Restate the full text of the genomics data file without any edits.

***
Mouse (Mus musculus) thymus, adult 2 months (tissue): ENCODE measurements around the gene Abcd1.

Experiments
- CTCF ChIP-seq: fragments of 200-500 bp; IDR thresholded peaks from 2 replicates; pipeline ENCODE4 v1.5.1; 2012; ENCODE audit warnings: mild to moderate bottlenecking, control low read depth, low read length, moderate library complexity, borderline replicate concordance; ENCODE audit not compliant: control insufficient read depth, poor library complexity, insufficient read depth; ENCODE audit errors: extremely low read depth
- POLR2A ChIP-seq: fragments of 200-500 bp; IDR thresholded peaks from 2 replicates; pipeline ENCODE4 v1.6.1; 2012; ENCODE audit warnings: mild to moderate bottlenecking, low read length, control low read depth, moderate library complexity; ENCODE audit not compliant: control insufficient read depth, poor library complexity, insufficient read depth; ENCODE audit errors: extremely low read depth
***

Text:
Mouse (Mus musculus) thymus, adult 2 months (tissue): ENCODE measurements around the gene Abcd1.

Experiments
- CTCF ChIP-seq: fragments of 200-500 bp; IDR thresholded peaks from 2 replicates; pipeline ENCODE4 v1.5.1; 2012; ENCODE audit warnings: mild to moderate bottlenecking, control low read depth, low read length, moderate library complexity, borderline replicate concordance; ENCODE audit not compliant: control insufficient read depth, poor library complexity, insufficient read depth; ENCODE audit errors: extremely low read depth
- POLR2A ChIP-seq: fragments of 200-500 bp; IDR thresholded peaks from 2 replicates; pipeline ENCODE4 v1.6.1; 2012; ENCODE audit warnings: mild to moderate bottlenecking, low read length, control low read depth, moderate library complexity; ENCODE audit not compliant: control insufficient read depth, poor library complexity, insufficient read depth; ENCODE audit errors: extremely low read depth